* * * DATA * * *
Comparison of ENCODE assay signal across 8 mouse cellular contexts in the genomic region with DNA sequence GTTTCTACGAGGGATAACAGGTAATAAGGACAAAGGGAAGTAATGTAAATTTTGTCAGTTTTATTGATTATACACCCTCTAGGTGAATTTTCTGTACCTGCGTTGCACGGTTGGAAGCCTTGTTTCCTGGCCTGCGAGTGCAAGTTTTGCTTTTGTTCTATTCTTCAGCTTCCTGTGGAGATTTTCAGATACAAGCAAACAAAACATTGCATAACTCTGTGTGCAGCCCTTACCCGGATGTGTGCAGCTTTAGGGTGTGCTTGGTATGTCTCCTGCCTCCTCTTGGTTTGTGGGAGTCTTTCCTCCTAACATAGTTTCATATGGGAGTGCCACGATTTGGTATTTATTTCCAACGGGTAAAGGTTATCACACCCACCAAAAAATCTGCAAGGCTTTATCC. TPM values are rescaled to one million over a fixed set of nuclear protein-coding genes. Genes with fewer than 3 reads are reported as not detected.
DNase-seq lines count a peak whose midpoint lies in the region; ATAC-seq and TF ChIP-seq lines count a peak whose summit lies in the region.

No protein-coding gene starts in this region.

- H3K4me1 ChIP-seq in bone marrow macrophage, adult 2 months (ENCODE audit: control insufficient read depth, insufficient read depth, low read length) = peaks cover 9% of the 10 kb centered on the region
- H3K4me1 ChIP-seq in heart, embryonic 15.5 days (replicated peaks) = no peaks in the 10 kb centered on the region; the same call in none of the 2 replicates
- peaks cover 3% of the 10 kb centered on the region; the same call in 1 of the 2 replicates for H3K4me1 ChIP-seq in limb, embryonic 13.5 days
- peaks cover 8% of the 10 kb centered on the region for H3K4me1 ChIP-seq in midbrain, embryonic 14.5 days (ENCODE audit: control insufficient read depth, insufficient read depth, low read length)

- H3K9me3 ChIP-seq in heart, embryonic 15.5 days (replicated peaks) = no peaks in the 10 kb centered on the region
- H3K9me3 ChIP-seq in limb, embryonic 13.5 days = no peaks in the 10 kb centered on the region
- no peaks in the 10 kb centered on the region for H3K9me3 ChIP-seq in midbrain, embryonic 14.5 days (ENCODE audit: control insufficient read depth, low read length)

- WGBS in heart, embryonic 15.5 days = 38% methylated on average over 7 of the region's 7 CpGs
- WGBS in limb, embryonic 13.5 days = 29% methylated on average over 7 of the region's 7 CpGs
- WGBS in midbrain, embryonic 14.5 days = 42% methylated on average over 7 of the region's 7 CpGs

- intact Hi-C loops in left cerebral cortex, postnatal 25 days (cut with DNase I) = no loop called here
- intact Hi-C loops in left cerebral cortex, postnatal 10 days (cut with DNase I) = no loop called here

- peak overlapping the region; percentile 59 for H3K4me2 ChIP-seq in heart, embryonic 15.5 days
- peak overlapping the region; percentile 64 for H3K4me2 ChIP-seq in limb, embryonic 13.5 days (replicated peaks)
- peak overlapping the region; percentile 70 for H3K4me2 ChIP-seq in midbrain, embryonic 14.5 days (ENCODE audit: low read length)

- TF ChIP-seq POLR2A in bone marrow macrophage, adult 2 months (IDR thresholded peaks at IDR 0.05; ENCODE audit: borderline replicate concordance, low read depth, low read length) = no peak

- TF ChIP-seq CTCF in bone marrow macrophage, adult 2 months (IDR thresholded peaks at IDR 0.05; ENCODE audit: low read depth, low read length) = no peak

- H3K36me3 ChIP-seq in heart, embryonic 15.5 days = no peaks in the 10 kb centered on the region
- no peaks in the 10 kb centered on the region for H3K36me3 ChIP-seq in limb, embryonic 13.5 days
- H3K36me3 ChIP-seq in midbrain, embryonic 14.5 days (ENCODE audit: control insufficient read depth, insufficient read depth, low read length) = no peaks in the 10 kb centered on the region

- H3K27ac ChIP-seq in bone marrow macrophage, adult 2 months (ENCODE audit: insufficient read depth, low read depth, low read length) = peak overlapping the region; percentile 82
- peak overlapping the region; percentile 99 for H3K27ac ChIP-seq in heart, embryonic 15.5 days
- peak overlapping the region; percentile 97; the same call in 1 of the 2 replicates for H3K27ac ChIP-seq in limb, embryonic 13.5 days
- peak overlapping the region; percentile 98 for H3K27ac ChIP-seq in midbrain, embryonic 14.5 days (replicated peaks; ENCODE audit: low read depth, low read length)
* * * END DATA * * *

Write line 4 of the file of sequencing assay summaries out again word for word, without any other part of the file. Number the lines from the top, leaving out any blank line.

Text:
- H3K4me1 ChIP-seq in bone marrow macrophage, adult 2 months (ENCODE audit: control insufficient read depth, insufficient read depth, low read length) = peaks cover 9% of the 10 kb centered on the region